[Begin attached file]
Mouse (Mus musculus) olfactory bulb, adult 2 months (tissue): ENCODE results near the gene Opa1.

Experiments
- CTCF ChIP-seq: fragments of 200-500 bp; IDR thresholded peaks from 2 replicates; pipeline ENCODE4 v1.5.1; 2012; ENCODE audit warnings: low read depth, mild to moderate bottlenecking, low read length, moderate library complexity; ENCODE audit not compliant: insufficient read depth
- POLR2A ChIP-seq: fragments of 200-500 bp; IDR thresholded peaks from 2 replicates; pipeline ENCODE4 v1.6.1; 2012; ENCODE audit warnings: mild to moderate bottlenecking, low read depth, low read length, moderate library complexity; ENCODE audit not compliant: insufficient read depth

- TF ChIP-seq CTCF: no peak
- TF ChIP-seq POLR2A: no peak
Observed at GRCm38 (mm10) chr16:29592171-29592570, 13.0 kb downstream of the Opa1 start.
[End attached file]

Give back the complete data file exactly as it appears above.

Mouse (Mus musculus) olfactory bulb, adult 2 months (tissue): ENCODE results near the gene Opa1.

Experiments
- CTCF ChIP-seq: fragments of 200-500 bp; IDR thresholded peaks from 2 replicates; pipeline ENCODE4 v1.5.1; 2012; ENCODE audit warnings: low read depth, mild to moderate bottlenecking, low read length, moderate library complexity; ENCODE audit not compliant: insufficient read depth
- POLR2A ChIP-seq: fragments of 200-500 bp; IDR thresholded peaks from 2 replicates; pipeline ENCODE4 v1.6.1; 2012; ENCODE audit warnings: mild to moderate bottlenecking, low read depth, low read length, moderate library complexity; ENCODE audit not compliant: insufficient read depth

- TF ChIP-seq CTCF: no peak
- TF ChIP-seq POLR2A: no peak
Observed at GRCm38 (mm10) chr16:29592171-29592570, 13.0 kb downstream of the Opa1 start.